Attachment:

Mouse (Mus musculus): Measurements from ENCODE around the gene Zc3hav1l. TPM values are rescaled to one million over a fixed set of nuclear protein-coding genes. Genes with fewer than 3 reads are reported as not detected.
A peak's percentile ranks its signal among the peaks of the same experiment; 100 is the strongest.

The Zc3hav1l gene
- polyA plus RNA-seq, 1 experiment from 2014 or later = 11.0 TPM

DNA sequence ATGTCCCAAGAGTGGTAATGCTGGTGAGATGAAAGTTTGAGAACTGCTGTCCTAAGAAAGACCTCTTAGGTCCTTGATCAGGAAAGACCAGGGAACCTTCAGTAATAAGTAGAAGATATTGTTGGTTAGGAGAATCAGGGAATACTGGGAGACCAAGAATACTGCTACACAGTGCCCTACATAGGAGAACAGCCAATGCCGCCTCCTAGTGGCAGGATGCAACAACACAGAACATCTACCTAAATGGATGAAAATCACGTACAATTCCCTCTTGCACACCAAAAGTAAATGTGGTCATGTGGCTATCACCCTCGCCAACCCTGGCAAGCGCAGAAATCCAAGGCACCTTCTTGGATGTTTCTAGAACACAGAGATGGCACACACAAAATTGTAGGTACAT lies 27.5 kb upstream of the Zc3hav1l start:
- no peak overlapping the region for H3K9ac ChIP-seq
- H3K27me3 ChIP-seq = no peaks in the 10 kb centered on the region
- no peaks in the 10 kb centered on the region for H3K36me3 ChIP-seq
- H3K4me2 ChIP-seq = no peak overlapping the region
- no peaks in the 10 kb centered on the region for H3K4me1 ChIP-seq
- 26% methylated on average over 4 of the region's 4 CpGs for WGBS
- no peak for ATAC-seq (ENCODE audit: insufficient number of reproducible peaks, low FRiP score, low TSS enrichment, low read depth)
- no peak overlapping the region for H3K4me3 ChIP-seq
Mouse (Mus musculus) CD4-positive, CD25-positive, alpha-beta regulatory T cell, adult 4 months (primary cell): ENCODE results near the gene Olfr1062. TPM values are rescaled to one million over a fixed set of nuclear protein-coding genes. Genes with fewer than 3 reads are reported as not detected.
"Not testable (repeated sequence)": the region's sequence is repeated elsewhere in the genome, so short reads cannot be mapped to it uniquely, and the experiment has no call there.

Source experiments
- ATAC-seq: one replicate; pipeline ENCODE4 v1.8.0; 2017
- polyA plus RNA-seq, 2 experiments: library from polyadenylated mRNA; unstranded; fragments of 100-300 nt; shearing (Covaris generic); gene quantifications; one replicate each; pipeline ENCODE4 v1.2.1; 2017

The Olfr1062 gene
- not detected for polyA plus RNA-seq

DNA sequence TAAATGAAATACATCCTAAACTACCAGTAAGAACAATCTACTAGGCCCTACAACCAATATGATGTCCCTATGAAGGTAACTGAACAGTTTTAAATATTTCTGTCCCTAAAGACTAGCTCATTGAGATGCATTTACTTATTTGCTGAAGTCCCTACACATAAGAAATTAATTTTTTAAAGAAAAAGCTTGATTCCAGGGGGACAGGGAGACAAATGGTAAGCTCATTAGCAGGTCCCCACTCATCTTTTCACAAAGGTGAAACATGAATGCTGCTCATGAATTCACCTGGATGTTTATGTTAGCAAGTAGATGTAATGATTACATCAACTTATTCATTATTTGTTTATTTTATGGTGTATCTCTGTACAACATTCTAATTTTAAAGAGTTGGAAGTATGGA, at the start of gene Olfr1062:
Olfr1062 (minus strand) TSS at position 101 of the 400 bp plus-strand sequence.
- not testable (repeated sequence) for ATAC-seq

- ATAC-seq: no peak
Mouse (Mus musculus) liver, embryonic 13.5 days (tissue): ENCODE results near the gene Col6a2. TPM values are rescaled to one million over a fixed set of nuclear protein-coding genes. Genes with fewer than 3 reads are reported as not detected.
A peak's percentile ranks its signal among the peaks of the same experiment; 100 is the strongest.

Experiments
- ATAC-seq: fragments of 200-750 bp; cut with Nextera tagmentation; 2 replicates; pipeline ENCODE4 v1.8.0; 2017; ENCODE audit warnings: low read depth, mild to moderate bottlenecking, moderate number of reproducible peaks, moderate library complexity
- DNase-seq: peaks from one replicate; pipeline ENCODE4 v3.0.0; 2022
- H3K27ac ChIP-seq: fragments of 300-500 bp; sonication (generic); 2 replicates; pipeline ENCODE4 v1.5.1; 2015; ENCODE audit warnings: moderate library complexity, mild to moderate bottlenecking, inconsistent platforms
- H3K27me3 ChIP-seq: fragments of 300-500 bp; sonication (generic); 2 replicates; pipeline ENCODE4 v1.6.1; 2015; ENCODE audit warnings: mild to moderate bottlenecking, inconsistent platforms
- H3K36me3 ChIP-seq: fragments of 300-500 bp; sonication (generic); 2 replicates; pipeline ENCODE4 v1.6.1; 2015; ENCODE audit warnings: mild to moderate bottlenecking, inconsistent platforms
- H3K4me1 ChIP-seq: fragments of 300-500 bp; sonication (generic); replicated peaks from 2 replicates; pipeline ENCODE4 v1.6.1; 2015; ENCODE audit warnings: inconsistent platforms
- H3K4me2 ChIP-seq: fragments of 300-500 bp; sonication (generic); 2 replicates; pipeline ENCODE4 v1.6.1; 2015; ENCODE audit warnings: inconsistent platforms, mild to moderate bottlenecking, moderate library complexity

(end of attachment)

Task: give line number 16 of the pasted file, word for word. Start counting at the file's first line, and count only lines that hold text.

Source experiments